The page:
10. Sensations Caramel-o ice cream. My brother-in-law introduced us to this wonderful ice cream. I don’t know what part I like the best. Is it the great taste of the caramel ice cream or the chocolate covered caramels in the ice cream? I’ll have to eat more to decide.

The fountains of Charlottetown. An Artist’s Review.

Charlottetown is one of those nice small towns that really causes it citizens to stop, pause, and think WTF. We don’t have many examples of public art or monuments, but we do have what can only be described as one of the world’s great motley collections of just plain strange and crazy water fountains.

Fountain stairs.

Fountain stairs.

This is a new water feature at the Confederation Centre of the Arts, and I actually like this one. When they were renovating the building they converted a set of stairs into a waterfall. It would have been more impressive if it was on a larger scale and looked less like a water main had broken, but small children like it, and I imagine that late at night after the bars close young men pee in it.

Province House fountain.Province House fountain.

The fountain in front of Province House is a great example of Charlottetown’s fountains. In the summer it may seem like a nice little fountain but upon closer inspection it really is just an under-scale circular concrete basin with a jet of water that shoots an impressive three feet in the air. I think my garden hose could do better.

Storm drain fountain.Storm drain fountain.

Yes, this is an actual fountain and not a sewer line backing up. Each summer Charlottetown closes off a section of Richmond Street to use as a pedestrian mall, and then they turn a storm drain into a fountain. They must attach a hose to a section of the water main, and it shoots a couple of jets of water into the air. As you can see, children love to run around it in ever decreasing circles until they run through it. When people come across it for the first time they often stop dead in their tracks and stare dumbfounded upon its glory. I have to admit that I love this fountain, and it’s one of those strange things I like about Charlottetown. Whoever thought of doing this was some kind of crazy, and I’m glad they did it.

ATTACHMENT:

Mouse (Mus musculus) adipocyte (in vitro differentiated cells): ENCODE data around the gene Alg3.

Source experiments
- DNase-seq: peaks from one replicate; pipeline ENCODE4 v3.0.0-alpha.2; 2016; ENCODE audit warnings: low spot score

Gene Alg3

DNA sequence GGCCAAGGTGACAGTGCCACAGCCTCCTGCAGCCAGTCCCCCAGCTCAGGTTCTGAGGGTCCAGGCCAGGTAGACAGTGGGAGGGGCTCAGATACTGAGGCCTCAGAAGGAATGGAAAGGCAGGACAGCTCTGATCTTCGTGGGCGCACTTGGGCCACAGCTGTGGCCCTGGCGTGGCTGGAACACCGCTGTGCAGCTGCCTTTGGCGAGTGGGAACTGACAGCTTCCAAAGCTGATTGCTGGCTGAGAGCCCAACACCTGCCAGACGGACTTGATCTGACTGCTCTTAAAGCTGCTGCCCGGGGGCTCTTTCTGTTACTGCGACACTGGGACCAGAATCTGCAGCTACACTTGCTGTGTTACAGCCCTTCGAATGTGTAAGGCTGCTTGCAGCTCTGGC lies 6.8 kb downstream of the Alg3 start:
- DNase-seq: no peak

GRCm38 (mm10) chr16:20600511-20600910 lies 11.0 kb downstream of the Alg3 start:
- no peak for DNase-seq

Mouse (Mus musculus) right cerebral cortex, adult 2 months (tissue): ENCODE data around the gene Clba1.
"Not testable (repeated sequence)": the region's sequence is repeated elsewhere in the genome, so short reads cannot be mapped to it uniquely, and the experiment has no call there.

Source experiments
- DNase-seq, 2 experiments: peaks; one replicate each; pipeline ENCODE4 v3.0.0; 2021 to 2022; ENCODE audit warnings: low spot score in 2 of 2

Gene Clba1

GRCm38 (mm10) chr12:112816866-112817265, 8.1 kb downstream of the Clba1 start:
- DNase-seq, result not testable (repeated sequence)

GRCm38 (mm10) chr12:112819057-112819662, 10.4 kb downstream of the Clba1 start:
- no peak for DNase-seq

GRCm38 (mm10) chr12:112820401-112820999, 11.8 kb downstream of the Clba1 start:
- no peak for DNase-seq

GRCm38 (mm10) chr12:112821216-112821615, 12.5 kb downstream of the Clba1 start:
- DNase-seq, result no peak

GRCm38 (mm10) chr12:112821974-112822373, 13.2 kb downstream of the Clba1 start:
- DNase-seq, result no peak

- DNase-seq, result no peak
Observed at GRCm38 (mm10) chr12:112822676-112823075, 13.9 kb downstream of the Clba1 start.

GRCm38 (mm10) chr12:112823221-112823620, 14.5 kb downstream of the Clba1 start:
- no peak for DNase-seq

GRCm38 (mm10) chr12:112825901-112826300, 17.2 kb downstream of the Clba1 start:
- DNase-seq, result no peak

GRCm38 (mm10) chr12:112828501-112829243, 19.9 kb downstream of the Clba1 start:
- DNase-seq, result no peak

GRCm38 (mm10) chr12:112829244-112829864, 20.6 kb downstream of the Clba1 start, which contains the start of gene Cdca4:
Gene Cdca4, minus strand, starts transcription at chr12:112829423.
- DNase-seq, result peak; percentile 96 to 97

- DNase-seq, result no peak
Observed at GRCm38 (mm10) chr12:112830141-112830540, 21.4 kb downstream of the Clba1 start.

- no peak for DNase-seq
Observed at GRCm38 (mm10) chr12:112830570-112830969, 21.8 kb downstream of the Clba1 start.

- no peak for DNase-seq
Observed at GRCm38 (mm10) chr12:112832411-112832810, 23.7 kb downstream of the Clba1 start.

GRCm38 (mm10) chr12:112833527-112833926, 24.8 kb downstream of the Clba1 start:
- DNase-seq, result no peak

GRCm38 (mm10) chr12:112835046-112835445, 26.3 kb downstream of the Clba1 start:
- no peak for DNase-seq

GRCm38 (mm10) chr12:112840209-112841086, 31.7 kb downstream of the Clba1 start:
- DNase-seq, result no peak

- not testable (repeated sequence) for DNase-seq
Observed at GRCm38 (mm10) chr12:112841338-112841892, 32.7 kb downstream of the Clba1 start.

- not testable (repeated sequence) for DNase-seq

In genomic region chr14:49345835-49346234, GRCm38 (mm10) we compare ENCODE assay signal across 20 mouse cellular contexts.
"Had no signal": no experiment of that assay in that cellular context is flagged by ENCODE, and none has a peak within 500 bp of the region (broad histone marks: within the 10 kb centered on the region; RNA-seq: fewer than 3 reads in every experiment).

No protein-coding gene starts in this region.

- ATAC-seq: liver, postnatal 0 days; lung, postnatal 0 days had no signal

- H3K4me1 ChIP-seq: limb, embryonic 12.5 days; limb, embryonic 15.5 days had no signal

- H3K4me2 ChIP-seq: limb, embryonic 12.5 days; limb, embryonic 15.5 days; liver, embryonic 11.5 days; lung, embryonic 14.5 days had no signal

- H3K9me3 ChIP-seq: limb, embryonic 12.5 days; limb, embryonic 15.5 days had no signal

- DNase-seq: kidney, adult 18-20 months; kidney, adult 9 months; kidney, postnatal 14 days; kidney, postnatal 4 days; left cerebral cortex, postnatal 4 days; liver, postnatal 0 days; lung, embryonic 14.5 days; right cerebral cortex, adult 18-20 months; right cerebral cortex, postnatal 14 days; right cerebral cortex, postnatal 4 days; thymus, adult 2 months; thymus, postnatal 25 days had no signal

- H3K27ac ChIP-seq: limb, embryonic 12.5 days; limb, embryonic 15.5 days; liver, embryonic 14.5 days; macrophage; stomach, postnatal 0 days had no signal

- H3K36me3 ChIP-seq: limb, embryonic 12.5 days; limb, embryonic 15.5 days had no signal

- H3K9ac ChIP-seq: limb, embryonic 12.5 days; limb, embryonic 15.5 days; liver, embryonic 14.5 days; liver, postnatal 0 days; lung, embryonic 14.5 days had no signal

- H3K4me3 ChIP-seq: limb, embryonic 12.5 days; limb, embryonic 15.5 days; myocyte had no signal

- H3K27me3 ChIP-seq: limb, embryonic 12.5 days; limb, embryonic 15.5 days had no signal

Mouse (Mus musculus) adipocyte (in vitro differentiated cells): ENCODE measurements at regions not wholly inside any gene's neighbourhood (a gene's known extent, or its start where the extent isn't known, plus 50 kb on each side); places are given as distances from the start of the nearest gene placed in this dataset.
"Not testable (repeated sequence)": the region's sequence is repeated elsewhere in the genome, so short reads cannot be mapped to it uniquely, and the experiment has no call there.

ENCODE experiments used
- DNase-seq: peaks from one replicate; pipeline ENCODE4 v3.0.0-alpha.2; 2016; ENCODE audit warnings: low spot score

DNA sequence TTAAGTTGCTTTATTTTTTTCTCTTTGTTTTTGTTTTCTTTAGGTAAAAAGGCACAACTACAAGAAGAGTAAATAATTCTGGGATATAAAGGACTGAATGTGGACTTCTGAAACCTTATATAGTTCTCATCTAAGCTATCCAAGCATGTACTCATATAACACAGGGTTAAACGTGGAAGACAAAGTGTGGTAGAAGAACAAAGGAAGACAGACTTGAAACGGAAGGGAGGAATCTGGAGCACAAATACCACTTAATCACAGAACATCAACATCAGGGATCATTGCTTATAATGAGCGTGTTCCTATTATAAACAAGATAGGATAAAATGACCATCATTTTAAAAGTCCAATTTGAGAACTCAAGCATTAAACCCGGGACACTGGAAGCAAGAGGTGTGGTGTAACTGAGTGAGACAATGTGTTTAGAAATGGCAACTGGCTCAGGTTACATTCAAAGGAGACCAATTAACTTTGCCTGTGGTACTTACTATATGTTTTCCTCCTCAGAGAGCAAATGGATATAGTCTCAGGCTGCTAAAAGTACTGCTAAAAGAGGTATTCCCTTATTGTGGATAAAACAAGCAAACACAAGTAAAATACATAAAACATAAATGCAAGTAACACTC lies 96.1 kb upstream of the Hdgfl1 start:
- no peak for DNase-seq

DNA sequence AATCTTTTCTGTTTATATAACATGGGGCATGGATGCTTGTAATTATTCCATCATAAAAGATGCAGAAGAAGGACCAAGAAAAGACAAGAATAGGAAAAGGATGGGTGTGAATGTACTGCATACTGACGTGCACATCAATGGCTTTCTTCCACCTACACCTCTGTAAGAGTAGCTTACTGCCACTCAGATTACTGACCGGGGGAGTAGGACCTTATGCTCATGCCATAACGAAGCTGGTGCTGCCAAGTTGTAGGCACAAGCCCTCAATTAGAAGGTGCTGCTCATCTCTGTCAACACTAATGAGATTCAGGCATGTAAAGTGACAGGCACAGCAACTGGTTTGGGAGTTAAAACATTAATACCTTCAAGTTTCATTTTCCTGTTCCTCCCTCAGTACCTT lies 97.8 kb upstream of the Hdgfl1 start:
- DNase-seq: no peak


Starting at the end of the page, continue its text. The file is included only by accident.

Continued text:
Storm drain fountain.Storm drain fountain.
Fountain cake?Fountain cake?

I have saved this one for last. It looks like someone wanted to create a beautiful and impressive fountain for Charlottetown. Unfortunately, they seem to have built it with off-the-shelf or leftover parts, none of which were in proportion to one another. The hand with the torch popping out of what appears to be a cake really confuses me, and wouldn’t it have been better to include some of the forearm? The base is too wide for such a squat structure, and the bronze cake with the flaming hand seems to have been dropped on top as an afterthought. I’ve noticed that the water element seems to be broken at the moment, but when the water is on it does look better due to the reflection of light on the water’s surface.


Though this is the most formal attempt at a fountain in Charlottetown it is in my opinion the least successful. Maybe on paper it looked better, and I wonder if they bothered to build a scale model before building it?